According to the 1138 Testament of Bolesław III, Mieszko received the newly established Duchy of Greater Poland, comprising the western part of the short-lived Greater Poland. He had previously been duke of Poznań where he had his main residence.
Bolesław was the third son of Duke Bolesław III Wrymouth of Poland by his second wife Salomea of Berg. The death of his older brothers, Leszek and Casimir, before 1131 and in October 1131, respectively, left him as the eldest son of their parents.
Leszek II the Black (c. 1241 – 30 September 1288), was a Polish prince of the House of Piast, Duke of Sieradz since 1261, Duke of Łęczyca since 1267, Duke of Inowrocław during 1273-1278, Duke of Sandomierz and High Duke of Poland since 1279.
Wikipedia: Bolesław III Wrymouth (Polish: Bolesław III Krzywousty; b. 20 August 1086 – d. 28 October 1138), Duke of Poland from 1102 until 1138. He was the only child of Duke Władysław I Herman and his first wife Judith, daughter of Vratislaus II of Bohemia.
- The Great King
- Society Under The Reign of Casimir
- Relationship with Polish Jews
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When Kazimierz attained the throne in 1333, his position was in danger, as his neighbours did not recognise his title and instead called him "king of Kraków". The kingdom was depopulated and exhausted by war, and the economy was ruined. In 1335, in the Treaty of Trentschin, Casimir was forced to relinquish his claims to Silesia"in perpetuity". Kazimierz rebuilt and his kingdom became prosperous and wealthy, with great prospects for the future. He waged many victorious wars and doubled the size of the kingdom, mostly through addition of lands in modern-day Ukraine (then called the Duchy of Halych). Kazimierz built extensively during his reign, ordering the construction of over 40 castles, including many castles along the Trail of the Eagle's Nests, and he reformed the Polish army. At the Sejm in Wiślica, on 11 March 1347, Kazimierz introduced reforms to the Polish judicial system and sanctioned civil and criminal codes for...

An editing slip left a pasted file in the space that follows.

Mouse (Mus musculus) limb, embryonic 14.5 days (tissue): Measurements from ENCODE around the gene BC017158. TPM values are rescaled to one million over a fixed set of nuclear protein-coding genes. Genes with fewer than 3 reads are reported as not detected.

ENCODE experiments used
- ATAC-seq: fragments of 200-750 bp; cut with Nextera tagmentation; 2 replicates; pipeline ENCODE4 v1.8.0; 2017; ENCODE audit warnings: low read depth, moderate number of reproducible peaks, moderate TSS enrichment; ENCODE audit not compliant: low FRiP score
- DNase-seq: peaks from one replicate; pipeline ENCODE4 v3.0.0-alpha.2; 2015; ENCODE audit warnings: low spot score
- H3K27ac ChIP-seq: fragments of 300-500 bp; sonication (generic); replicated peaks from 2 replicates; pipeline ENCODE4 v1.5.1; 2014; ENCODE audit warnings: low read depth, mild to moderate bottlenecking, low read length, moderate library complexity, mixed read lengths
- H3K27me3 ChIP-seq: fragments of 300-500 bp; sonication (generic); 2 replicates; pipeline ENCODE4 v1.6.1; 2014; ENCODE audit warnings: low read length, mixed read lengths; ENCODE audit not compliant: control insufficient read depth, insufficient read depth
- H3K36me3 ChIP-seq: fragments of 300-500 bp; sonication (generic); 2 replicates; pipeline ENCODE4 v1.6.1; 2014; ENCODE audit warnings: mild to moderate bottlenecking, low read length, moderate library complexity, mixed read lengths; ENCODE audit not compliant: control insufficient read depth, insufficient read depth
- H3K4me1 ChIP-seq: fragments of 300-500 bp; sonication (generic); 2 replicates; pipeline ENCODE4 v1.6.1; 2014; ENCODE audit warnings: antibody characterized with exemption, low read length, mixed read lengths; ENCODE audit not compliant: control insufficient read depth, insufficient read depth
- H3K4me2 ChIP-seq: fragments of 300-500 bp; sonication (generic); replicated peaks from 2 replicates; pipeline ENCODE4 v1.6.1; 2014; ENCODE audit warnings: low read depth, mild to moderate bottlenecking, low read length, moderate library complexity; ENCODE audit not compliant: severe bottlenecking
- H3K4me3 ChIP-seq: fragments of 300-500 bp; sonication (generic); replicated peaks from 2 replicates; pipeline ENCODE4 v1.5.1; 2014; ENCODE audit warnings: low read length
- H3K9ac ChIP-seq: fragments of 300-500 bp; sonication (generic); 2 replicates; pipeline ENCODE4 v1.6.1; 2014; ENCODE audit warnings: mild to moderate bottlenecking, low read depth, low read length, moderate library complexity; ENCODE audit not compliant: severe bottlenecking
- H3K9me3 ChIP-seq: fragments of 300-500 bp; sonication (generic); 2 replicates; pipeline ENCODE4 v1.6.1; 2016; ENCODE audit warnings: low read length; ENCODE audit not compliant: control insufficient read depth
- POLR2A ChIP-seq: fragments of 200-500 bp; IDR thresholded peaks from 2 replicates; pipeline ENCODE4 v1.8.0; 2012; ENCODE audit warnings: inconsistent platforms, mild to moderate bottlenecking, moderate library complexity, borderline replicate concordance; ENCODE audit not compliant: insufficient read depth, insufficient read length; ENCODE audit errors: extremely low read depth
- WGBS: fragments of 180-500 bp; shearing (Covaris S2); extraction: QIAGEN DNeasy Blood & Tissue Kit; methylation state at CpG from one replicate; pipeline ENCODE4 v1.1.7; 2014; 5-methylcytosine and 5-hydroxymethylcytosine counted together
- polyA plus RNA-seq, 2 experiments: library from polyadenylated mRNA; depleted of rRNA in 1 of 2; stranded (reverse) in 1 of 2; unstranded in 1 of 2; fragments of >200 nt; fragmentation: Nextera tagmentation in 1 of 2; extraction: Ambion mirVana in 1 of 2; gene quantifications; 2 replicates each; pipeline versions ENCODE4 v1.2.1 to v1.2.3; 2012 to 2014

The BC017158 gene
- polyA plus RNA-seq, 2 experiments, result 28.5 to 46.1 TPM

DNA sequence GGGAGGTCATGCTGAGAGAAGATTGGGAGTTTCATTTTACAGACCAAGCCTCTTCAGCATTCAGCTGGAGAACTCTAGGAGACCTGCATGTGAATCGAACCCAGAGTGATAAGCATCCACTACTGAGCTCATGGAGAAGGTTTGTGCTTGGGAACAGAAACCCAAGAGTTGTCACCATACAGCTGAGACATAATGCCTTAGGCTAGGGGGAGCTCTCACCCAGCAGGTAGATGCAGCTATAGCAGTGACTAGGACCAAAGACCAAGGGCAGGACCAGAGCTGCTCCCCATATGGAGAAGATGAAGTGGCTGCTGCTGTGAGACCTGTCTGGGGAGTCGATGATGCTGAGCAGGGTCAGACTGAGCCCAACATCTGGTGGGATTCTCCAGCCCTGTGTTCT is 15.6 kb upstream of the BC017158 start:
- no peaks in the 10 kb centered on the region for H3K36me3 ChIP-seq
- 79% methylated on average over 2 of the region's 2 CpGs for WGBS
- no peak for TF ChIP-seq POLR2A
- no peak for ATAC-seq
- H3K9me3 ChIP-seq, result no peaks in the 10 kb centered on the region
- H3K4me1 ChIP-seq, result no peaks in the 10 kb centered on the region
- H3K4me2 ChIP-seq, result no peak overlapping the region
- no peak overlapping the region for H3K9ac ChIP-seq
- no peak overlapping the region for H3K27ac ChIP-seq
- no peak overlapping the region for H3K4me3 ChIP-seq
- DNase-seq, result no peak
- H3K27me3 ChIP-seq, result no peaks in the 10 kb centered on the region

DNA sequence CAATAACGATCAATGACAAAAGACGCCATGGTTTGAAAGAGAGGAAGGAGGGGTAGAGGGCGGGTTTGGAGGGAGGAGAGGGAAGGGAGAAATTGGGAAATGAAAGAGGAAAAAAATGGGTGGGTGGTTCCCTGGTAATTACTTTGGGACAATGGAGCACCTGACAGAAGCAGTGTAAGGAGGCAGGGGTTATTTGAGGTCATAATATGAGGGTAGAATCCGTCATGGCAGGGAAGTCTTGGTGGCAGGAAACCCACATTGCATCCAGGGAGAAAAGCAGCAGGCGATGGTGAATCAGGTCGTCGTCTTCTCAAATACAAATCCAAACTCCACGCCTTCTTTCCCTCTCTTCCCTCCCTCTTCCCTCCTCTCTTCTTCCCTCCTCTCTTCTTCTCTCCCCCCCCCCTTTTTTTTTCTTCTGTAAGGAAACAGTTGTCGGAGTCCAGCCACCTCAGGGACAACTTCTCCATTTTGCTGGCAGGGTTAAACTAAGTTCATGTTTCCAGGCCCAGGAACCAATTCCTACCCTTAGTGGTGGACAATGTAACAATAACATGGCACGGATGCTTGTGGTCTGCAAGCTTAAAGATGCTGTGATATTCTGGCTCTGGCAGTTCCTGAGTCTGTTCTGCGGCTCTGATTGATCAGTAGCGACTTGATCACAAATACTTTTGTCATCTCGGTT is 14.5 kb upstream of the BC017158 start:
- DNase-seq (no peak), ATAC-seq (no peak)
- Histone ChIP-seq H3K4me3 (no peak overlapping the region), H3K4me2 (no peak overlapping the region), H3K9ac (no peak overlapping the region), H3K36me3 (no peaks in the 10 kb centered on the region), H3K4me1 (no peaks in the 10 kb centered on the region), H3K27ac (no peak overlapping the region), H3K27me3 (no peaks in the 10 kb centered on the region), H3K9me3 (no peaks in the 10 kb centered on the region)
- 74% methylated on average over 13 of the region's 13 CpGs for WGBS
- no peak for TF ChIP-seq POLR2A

Casimir was facetiously named "the Peasants' King". He introduced the codes of law of Greater and Lesser Poland as an attempt to end the overwhelming superiority of the nobility. During his reign all three major classes — the nobility, priesthood, and bourgeoisie — were more or less counterbalanced, allowing Casimir to strengthen his monarchic position. He was known for siding with the weak when the law did not protect them from nobles and clergymen. He reportedly even supported a peasant whose house had been demolished by his own mistress, after she had ordered it to be pulled down because it disturbed her enjoyment of the beautiful landscape.
Due to his deep relationship with the legendary Esterka who played a significant role in the King's life, Casimir was favorably disposed toward Jews living in Poland. On 9 October 1334, he confirmed the privileges granted to Jews in 1264 by Bolesław V the Chaste. Under penalty of death, he prohibited the kidnapping of Jewish children for the purpose of enforced Christian baptism, and he inflicted heavy punishment for the desecration of Jewish cemeteries. While Jews had lived in Poland since before his reign, Casimir allowed them to settle in Poland in great numbers and protected them as people of the king.